Thomas Edwards (flor. 1595) is known only as the author of Cephalus and Procris; Narcissus (1595). The name is a common one, and the DNB lists five possible identifications of our author. It would be foolhardy on my part to risk commitment to any one of them. Edwards is enthusiastic for Spenser, whose influence is pervasive in his own verse.
(a) From Cephalus and Procris (1595), sig. B2V; repr. in edition of W.E. Buckley, Roxburghe Club Publications, 105 (1882), p. 12:
Heroicke Parramore of Fairie land,
That stately built, with thy immortal hand,
A golden, Angellike, and modest Aulter,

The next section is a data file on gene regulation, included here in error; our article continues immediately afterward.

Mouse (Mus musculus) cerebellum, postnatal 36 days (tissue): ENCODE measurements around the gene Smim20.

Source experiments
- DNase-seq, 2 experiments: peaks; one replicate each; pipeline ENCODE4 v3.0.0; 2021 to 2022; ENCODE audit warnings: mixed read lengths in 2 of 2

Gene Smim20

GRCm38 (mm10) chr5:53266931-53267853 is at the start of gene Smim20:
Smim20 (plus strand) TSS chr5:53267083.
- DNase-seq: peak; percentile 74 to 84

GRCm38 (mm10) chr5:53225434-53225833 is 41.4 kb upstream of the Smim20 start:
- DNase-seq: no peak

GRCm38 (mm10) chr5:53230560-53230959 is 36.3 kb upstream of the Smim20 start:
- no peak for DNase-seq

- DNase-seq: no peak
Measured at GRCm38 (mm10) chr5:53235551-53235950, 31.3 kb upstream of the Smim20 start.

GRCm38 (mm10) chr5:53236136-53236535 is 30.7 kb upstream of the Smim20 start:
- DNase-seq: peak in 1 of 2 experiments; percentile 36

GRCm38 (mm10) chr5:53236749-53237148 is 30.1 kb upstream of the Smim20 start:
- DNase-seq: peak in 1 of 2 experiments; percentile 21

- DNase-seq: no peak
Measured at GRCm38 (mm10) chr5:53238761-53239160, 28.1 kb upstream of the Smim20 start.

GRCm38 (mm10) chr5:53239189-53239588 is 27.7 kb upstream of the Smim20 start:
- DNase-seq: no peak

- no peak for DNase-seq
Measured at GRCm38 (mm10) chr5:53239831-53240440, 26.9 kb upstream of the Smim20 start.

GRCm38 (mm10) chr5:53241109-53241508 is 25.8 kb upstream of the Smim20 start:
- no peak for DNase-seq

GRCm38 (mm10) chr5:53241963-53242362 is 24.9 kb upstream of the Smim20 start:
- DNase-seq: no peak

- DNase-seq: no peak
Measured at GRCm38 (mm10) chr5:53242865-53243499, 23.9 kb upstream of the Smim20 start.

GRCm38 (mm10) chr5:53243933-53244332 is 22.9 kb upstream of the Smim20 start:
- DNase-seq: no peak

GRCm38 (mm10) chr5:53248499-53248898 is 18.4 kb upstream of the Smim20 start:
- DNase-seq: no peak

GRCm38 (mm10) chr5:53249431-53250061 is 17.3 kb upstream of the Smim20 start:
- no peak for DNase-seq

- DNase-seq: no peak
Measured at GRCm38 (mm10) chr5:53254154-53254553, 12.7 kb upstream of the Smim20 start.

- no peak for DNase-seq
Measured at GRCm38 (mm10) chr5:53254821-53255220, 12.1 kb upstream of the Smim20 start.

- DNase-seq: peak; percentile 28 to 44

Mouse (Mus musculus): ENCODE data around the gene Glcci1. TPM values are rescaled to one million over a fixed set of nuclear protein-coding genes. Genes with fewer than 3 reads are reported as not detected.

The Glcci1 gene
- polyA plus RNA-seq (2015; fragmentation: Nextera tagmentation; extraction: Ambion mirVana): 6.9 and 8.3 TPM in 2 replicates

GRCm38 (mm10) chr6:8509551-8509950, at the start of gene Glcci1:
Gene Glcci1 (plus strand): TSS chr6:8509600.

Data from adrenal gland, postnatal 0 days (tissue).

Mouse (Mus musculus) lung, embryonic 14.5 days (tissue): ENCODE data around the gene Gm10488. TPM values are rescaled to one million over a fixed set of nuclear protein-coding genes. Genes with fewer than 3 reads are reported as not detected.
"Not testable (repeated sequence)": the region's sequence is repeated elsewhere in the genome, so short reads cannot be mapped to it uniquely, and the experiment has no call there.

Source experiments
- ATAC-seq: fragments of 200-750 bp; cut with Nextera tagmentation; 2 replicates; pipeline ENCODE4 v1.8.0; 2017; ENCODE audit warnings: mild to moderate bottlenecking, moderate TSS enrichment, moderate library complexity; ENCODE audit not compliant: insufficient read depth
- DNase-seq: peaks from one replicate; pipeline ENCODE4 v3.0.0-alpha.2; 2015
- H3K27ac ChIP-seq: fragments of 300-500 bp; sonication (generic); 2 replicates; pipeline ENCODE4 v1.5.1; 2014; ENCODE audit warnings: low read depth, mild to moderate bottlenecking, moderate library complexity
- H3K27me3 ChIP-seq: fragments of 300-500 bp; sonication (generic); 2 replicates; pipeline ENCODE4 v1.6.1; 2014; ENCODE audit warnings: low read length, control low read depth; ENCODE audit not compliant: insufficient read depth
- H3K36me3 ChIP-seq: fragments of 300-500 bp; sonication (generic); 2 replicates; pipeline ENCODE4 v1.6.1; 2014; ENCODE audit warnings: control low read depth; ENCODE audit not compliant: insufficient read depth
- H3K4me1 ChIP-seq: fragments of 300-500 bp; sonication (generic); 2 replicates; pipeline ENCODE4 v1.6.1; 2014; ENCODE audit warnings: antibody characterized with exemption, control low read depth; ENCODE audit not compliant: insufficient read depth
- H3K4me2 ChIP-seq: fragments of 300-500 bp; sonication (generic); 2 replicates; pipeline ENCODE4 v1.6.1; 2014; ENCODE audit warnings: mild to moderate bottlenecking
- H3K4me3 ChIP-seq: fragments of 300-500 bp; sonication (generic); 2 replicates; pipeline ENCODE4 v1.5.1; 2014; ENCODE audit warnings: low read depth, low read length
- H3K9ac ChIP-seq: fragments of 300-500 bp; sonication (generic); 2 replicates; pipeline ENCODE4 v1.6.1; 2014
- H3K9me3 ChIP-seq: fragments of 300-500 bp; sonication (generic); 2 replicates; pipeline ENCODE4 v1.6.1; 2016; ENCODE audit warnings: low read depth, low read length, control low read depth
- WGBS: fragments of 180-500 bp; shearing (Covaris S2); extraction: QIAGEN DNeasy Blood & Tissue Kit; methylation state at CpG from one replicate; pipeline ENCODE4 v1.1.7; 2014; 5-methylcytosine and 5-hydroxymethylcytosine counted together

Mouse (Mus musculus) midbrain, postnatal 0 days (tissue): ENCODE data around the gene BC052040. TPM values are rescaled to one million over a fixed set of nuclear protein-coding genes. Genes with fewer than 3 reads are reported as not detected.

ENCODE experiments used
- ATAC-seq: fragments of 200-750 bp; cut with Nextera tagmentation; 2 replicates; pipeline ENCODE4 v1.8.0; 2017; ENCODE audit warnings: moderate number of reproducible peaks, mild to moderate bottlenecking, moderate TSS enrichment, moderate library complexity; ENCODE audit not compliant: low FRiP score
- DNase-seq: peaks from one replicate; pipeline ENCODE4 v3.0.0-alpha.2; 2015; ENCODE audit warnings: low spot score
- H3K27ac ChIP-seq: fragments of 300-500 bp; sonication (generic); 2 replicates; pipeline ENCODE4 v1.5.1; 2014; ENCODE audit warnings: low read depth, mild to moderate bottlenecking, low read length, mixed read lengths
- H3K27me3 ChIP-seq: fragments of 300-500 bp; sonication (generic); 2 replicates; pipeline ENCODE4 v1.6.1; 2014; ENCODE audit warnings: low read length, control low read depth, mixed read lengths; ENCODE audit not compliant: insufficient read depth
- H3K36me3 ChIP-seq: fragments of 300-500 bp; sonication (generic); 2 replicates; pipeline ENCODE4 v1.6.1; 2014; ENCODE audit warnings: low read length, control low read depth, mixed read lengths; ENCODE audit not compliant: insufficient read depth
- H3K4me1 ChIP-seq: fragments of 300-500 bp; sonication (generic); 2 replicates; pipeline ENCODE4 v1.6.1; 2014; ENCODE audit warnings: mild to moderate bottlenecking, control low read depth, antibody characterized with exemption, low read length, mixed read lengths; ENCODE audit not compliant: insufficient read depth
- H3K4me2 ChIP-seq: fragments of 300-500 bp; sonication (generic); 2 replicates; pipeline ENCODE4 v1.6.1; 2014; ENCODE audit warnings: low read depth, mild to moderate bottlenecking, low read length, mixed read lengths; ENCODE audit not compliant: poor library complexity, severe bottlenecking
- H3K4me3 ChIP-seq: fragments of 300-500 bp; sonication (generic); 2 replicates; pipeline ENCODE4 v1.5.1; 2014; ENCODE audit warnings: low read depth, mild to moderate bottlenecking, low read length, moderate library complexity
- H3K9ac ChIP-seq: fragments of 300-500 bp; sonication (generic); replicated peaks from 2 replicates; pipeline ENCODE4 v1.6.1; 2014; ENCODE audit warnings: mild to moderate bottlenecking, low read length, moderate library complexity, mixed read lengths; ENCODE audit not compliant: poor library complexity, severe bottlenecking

For all to sacrifice on, none to alter.
Where is that vertuous Muse of thine become?
(b) Ibid., sig. D2-D2v; Buckley, pp. 27-8:
But what is more in vse, or getteth praise,
Then sweete Affection tun'd in homely layes?
Gladly would our Cephalian muse haue sung
All of white loue, enamored with a toungue,
That still Styll musicke sighing teares together,
Could one conceite haue made beget an other,
And so haue ransackt this rich age of that,
The muses wanton fauourites haue got [.]
Heauens-gloryfier, with thy holy fire,
O thrise immortall quickener of desire,
That scorn'st this vast and base prodigious clime,
Smyling at such as beg in ragged rime,